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Time in Therapeutic Range and Outcomes After Warfarin Initiation in Newly Diagnosed Atrial Fibrillation Patients With Renal Dysfunction [Kidney in Cardiovascular Disease]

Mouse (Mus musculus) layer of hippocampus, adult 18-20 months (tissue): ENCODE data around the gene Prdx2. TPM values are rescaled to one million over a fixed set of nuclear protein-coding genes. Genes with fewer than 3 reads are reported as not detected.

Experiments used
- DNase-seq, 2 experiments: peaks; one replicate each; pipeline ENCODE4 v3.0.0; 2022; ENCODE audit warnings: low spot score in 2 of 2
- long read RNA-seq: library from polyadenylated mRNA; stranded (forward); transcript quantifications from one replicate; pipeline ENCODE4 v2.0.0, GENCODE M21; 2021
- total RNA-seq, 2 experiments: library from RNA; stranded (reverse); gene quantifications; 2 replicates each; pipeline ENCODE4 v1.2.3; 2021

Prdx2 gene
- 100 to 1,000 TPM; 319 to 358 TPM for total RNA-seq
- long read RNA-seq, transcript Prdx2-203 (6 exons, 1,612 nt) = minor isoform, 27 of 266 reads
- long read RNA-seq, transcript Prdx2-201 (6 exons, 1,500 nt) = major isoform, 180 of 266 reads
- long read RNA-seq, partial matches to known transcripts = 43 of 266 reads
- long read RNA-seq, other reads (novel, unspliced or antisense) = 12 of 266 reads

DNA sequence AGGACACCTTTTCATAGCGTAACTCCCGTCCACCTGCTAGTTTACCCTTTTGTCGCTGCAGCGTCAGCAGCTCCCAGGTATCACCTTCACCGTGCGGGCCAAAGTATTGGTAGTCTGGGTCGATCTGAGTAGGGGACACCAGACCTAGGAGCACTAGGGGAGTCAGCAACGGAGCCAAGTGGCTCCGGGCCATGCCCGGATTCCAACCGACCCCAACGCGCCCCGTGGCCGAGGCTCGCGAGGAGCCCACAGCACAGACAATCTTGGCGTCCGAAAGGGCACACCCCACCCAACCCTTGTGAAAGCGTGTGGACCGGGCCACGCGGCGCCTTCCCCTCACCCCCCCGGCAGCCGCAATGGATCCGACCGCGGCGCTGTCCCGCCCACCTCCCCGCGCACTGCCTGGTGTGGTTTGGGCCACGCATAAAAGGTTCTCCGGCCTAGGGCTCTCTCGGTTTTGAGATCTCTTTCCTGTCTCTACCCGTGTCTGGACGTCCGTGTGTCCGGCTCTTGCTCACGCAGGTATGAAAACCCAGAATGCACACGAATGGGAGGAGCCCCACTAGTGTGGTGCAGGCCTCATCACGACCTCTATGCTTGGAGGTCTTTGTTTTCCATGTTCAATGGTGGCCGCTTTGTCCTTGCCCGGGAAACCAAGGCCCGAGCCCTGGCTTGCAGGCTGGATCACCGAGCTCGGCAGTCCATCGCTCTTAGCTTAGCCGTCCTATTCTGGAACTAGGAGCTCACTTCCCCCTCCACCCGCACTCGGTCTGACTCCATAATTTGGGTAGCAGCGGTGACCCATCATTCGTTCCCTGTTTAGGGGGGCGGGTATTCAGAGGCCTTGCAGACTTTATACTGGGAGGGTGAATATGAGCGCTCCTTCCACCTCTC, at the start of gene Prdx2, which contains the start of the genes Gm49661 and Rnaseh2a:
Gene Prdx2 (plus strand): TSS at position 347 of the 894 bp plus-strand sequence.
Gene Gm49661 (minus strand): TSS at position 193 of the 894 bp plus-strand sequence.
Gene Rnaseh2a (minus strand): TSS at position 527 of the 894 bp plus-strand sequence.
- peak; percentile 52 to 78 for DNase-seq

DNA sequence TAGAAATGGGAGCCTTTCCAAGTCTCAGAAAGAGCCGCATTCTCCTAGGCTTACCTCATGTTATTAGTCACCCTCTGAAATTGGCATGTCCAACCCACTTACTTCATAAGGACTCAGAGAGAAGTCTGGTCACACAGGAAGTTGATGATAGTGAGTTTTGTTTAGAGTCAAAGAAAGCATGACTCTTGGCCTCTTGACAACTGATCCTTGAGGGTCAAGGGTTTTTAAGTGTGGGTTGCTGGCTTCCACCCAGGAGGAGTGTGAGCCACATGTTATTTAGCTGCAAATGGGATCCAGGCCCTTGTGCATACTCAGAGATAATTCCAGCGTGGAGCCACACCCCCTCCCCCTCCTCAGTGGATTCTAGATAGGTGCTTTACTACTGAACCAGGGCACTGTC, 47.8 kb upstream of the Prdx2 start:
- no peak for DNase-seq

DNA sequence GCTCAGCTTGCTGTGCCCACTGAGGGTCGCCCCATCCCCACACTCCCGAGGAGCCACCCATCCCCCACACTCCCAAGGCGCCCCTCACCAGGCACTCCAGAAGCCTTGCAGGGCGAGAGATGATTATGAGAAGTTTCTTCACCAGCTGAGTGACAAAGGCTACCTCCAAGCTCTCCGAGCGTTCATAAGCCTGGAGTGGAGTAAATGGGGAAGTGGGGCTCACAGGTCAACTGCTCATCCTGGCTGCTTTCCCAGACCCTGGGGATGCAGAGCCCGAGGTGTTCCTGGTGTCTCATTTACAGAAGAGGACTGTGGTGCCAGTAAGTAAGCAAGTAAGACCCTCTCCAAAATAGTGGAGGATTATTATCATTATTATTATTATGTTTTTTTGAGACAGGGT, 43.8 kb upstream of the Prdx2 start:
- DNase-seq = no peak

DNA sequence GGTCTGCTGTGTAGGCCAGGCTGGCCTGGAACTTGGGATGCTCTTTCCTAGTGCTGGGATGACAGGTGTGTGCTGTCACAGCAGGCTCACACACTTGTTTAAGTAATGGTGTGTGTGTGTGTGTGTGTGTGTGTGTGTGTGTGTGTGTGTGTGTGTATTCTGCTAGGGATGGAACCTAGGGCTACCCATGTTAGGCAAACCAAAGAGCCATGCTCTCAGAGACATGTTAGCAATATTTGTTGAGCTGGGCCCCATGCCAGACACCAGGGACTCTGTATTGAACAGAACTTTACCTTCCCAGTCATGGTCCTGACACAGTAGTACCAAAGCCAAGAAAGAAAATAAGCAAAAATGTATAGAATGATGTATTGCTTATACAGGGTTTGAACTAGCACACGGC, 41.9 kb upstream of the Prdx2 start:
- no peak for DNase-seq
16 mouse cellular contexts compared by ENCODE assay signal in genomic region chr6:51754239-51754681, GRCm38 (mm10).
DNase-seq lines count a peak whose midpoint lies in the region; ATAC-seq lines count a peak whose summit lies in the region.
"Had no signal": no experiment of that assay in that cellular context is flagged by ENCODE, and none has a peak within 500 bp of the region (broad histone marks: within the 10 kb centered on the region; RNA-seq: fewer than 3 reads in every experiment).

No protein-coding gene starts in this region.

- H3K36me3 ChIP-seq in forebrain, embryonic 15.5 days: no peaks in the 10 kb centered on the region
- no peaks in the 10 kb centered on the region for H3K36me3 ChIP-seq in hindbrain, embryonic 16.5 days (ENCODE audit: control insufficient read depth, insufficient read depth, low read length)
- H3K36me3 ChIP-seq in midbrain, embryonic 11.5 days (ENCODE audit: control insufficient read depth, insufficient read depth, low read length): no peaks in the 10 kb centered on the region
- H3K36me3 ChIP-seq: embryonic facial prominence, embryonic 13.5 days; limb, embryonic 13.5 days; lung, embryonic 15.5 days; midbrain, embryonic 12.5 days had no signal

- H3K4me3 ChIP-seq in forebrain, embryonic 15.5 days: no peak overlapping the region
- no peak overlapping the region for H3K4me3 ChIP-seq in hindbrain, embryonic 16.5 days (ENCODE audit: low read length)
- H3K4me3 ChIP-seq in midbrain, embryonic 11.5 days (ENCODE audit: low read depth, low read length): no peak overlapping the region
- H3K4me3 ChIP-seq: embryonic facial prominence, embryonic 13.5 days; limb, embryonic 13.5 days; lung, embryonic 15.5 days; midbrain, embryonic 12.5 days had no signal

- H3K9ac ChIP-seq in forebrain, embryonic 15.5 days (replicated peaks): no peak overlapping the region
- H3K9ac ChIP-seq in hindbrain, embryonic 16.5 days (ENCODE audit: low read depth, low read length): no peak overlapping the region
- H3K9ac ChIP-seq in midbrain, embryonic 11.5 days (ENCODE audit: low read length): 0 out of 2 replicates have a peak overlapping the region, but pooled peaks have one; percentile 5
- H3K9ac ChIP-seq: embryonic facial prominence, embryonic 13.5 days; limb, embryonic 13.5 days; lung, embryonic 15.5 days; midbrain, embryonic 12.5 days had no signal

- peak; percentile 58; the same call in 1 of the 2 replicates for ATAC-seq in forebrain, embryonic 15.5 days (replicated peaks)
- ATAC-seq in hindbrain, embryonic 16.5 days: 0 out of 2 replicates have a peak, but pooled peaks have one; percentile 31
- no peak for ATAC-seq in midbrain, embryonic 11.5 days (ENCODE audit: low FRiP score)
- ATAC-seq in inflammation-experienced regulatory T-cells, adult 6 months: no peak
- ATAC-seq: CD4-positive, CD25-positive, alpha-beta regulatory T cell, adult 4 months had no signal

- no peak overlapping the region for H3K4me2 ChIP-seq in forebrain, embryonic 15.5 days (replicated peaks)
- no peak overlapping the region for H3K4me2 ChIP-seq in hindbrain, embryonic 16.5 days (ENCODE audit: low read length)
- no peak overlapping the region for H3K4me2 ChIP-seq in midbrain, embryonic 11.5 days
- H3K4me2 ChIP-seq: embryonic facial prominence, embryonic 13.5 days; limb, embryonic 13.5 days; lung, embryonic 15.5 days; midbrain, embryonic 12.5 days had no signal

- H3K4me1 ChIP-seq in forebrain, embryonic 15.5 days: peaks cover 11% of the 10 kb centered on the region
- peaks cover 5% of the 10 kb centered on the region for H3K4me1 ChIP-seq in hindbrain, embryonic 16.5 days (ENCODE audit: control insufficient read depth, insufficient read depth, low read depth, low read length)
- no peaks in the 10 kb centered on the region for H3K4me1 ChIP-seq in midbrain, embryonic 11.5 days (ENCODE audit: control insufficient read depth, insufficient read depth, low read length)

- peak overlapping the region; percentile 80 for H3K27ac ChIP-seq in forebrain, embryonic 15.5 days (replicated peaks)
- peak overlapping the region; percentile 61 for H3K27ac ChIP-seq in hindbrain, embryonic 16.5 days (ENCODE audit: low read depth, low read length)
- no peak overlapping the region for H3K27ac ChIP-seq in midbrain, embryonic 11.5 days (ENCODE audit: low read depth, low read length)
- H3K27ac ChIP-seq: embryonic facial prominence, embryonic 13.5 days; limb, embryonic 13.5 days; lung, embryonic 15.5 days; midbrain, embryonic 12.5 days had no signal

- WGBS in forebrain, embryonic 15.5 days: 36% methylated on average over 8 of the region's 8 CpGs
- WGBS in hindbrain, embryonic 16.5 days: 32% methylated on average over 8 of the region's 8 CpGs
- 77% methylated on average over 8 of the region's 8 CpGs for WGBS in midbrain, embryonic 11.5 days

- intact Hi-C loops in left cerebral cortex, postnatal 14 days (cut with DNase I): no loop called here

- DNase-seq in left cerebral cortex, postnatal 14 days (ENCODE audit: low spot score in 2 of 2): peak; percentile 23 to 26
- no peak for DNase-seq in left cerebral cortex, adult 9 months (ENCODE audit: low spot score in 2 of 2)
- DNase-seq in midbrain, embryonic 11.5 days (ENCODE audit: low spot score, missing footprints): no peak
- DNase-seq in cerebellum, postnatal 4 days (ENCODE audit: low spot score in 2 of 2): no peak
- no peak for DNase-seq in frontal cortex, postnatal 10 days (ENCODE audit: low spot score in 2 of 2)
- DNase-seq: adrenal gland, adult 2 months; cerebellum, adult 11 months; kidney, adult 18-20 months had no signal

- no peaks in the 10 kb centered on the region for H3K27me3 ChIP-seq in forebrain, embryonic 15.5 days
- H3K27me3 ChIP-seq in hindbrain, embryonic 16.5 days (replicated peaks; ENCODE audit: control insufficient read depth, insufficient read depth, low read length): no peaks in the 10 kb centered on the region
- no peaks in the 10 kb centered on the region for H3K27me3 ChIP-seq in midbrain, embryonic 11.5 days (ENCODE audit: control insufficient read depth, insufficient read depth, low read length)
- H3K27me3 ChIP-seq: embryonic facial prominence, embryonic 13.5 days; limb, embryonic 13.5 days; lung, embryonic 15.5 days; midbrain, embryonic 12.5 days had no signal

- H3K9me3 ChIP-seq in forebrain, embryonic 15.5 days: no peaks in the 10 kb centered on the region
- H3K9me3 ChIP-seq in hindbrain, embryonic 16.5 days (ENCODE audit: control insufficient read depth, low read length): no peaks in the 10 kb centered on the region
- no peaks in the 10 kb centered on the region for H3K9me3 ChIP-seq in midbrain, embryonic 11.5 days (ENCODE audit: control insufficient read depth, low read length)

BackgroundIt is unknown whether renal dysfunction conveys poor anticoagulation control in warfarin‐treated patients with atrial fibrillation and whether poor anticoagulation control associates with the risk of adverse outcomes in these patients.Methods and ResultsThis was an observational study from the Stockholm CREatinine Measurements (SCREAM) cohort including all newly diagnosed atrial fibrillation patients initiating treatment with warfarin (n=7738) in Stockholm, Sweden, between 2006 and 2011. Estimated glomerular filtration rate (eGFR; mL/min per 1.73 m2) was calculated from serum creatinine. Time‐in‐therapeutic range (TTR) was assessed from international normalized ratio (INR) measurements up to warfarin cessation, adverse event, or end of follow‐up (2 years). Adverse events considered a composite of intracranial hemorrhage, ischemic stroke, myocardial infarction, or death. During median 254 days, TTR was 83%, based on median 21 INR measurements per patient. TTR was 70% among patients with eGFR <30, around 10% lower than in those with normal renal function. During observation, adverse events occurred in 4.0% of patients, and those with TTR ≤75% were at higher adverse event risk. This was independent of patient characteristics, comorbidities, number of INR tests, days exposed to warfarin, and, notably, independent of eGFR: adjusted odds ratio (OR) 1.84 (95% CI, 1.41–2.40) for TTR 75% to 60% and adjusted OR 2.09 (1.59–2.74) for TTR <60%. No interaction was observed between eGFR and TTR in association to adverse events (P=0.2).ConclusionSevere chronic kidney disease (eGFR <30) patients with atrial fibrillation have worse INR control while on warfarin. An optimal TTR (>75%) is associated with lower risk of adverse events, independently of underlying renal function.

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